VFC Publications: Supplement
- Sequelae Among Meningitis Cases
- Acute Cases
- Hospitalization for investigation
- Heart surgery
- Cataract surgery
Last updated April 23, 2014
Appendix: Methods for the cost-benefit analyses presented in “Benefits from Immunization during the Vaccines for Children Program Era — United States, 1994–2013“, MMWR 2014;63:352-5.
Decision Analysis Model
We developed one decision tree for each vaccine as the basis for our model (see example, Figure 1) and then evaluated the effect of routine childhood vaccination on hypothetical US birth cohorts for children born during 1994 through 2013 (range 3,744,999 children to 4,147,947 children per cohort) [https://www.census.gov/programs-surveys/popest.html] from birth through death. When the VFC program began in 1994, vaccines targeting nine diseases were provided for children aged ≤6 years: diphtheria, tetanus, and pertussis (DTaP), polio (OPV then IPV), Haemophilus influenzae type b disease (Hib), hepatitis B (Hep B), and measles, mumps, and rubella (MMR). Three vaccines were added between 1996 and 2013: varicella (1996), pneumococcal disease (PCV; 7-valent in 2000, 13-valent in 2010), and rotavirus vaccine (Rota; 2006); influenza and hepatitis A vaccines were also added by VFC during this period but were not included in our model. In the 2013 schedule, the Centers for Disease Control and Prevention (CDC)’s Advisory Committee on Immunization Practices (ACIP) recommended routine administration of 5 doses of DTaP, 3 or 4 doses of Hib (depending on product used), 4 doses of IPV, 2 doses of MMR, 3 doses of HepB, 2 doses of VAR, 4 doses of PCV13, and 2 or 3 doses of Rota (depending on product used) by age 6. Our analysis is based on coverage attained for each of these vaccines in the United States each year during 1994-2012 as estimated by the National Immunization Survey (NIS), Immunization Information Systems[3,4] available in some areas, and School and Childcare Vaccination Surveys.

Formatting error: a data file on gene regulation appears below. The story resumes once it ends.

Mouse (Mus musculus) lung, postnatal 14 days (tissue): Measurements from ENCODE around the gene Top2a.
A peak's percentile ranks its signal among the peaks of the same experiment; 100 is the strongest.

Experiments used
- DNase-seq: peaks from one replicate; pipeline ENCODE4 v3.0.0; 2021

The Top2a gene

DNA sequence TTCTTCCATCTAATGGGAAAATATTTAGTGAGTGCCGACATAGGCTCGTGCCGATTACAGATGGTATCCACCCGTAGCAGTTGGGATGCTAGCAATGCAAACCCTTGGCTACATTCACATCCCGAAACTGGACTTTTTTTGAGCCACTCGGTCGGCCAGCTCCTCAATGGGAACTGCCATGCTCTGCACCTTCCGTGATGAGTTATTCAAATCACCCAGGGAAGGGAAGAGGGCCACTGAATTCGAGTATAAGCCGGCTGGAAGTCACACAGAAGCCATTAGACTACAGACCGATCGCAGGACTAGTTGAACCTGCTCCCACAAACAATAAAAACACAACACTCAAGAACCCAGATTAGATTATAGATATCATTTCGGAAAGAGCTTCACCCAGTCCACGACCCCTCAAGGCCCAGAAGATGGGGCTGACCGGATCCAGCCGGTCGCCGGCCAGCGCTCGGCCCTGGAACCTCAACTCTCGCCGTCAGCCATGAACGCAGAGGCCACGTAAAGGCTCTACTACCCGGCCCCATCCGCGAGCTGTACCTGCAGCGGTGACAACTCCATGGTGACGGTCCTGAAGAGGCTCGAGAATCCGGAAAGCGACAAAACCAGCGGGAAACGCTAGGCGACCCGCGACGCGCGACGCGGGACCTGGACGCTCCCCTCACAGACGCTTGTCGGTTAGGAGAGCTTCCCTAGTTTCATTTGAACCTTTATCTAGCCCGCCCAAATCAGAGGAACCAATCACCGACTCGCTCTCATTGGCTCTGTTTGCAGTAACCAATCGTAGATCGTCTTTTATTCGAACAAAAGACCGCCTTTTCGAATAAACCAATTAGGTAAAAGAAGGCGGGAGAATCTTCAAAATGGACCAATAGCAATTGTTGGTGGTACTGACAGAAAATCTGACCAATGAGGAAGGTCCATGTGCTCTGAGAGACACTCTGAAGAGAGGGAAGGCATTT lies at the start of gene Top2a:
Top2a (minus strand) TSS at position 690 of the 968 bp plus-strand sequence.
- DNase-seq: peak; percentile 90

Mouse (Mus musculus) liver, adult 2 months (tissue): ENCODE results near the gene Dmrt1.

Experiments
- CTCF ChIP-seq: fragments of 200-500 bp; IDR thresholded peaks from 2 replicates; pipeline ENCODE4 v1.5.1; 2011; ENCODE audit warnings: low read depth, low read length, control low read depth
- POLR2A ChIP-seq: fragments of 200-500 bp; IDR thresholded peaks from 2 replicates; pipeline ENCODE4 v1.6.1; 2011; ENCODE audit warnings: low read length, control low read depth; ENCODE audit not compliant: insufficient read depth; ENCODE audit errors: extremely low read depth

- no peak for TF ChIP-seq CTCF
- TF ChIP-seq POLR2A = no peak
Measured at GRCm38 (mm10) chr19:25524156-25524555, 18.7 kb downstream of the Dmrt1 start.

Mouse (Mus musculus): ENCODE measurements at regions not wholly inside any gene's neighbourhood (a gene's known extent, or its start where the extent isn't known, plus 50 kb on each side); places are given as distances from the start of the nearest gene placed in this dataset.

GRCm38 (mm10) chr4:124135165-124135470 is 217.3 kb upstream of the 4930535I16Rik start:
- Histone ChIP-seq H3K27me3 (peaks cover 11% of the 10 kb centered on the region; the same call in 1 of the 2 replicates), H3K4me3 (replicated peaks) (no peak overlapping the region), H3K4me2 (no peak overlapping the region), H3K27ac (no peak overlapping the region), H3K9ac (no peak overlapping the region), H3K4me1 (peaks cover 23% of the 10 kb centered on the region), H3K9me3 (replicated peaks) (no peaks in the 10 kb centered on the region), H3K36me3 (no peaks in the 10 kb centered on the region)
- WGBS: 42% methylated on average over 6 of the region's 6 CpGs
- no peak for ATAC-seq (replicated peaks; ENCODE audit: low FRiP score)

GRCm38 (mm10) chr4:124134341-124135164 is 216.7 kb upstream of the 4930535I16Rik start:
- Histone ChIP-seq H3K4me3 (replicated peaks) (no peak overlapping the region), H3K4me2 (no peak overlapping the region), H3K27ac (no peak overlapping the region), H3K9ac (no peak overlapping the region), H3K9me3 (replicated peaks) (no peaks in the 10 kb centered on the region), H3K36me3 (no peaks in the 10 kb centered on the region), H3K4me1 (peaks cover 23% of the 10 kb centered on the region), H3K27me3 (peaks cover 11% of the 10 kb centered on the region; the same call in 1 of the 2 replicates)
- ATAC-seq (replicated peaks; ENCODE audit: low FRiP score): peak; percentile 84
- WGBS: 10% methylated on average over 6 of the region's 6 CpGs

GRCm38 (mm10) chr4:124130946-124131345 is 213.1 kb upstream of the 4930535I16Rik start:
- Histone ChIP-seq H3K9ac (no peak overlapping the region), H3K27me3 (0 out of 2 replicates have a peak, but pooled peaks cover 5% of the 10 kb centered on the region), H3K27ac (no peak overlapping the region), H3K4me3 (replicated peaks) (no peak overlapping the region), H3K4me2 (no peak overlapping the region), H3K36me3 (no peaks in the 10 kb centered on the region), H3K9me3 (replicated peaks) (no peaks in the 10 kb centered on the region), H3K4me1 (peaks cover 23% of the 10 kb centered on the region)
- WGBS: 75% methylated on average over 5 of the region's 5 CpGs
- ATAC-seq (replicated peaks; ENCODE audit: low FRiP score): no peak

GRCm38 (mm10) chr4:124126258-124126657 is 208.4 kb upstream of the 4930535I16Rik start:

The analyses were performed from 2 perspectives: direct cost (direct medical and nonmedical costs) and societal (direct and indirect costs). Direct medical costs include those associated with treating an initial infection as well as costs associated with complications and sequelae of diseases. Direct non-medical costs include travel costs, costs for special education of children disabled by diseases, and costs for other supplies for special needs. Indirect costs include the productivity losses due to premature mortality and permanent disability among cohort members as well as opportunity costs associated with parents who miss work to care for their sick children or cohort members themselves who miss work due to vaccine-preventable illness. Benefits of routine childhood immunization are quantified as the savings in direct and indirect costs that accrue from averting morbidity and mortality by vaccination. The costs associated with the immunization program include the vaccines, their administration, parent travel and work time lost and adverse events associated with these vaccines. All costs were adjusted to 2013 dollars using general and medical Consumer Price Indices, and all costs and benefits in the future were discounted at a 3% annual rate. We calculated net present values (NPV) for all vaccines together. NPV is the sum of the discounted benefits from the routine childhood immunization program minus the sum of the discounted costs.
The data for burden of diseases, costs of diseases, costs for outbreak control and costs of vaccination and adverse events used in our analysis were compiled from a variety of sources: the published literature including surveillance data, study data, and expert consensus; several large computerized data sets; and CDC unpublished data. When it was necessary to make estimates about the incidence of disease and complications from multiple publications, results from existing meta-analyses were used.
Estimating the burden of diseases without vaccination
The age-specific annual incidence rates of diphtheria, tetanus, pertussis, Hib, poliomyelitis, measles, mumps, rubella and varicella diseases, and the prevalence, complications and perinatal transmission of hepatitis B in the United States in the pre-vaccine era were obtained from a previous analysis (Table 1).[6-23]